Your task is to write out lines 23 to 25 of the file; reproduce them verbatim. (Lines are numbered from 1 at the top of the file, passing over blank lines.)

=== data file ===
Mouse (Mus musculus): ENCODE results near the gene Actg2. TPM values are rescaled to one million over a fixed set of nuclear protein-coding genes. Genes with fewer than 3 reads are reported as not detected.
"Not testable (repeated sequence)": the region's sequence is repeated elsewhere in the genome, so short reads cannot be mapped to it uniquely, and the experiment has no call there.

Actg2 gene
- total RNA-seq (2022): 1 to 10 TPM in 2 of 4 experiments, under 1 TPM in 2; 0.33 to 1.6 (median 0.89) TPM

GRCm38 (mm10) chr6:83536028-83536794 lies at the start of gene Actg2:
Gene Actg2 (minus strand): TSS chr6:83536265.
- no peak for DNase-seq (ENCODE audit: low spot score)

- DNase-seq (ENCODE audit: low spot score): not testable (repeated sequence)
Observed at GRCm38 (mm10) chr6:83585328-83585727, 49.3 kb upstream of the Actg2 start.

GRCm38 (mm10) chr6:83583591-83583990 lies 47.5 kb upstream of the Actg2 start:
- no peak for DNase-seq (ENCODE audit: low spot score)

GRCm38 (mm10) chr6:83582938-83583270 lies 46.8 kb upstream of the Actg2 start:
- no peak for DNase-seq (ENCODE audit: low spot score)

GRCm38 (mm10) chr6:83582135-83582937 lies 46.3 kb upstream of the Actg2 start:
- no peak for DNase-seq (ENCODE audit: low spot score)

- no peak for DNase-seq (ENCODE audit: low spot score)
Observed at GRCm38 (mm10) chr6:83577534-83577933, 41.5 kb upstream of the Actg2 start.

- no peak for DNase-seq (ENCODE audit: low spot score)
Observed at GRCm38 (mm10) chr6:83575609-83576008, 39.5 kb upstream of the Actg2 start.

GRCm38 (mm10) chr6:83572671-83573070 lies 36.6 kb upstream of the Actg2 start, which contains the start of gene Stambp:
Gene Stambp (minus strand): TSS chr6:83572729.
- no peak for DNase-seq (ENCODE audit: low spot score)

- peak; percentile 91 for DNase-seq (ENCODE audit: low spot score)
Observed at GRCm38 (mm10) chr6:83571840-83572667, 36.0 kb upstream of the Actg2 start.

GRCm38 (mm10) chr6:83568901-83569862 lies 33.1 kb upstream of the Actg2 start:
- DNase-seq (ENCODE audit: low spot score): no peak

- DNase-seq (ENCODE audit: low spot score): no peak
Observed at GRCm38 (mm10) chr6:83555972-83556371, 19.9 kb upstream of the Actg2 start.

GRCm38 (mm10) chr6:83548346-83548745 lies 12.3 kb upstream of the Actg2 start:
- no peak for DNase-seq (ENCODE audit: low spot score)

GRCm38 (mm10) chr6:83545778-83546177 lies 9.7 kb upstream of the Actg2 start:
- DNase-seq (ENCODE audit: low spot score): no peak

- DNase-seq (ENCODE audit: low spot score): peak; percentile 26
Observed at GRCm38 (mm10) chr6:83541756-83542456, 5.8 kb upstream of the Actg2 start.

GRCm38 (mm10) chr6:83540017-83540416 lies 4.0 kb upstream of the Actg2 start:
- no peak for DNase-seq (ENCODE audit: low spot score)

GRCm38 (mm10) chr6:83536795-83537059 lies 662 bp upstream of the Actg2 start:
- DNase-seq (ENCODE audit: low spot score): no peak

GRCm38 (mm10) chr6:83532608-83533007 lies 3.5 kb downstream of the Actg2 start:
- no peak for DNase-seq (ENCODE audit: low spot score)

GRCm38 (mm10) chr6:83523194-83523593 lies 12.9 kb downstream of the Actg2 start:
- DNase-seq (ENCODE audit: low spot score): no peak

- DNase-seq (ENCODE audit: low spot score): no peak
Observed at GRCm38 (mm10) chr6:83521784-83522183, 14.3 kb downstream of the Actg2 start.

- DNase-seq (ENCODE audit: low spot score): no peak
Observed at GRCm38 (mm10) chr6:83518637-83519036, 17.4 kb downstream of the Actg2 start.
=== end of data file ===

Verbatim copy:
- peak; percentile 91 for DNase-seq (ENCODE audit: low spot score)
Observed at GRCm38 (mm10) chr6:83571840-83572667, 36.0 kb upstream of the Actg2 start.

GRCm38 (mm10) chr6:83568901-83569862 lies 33.1 kb upstream of the Actg2 start: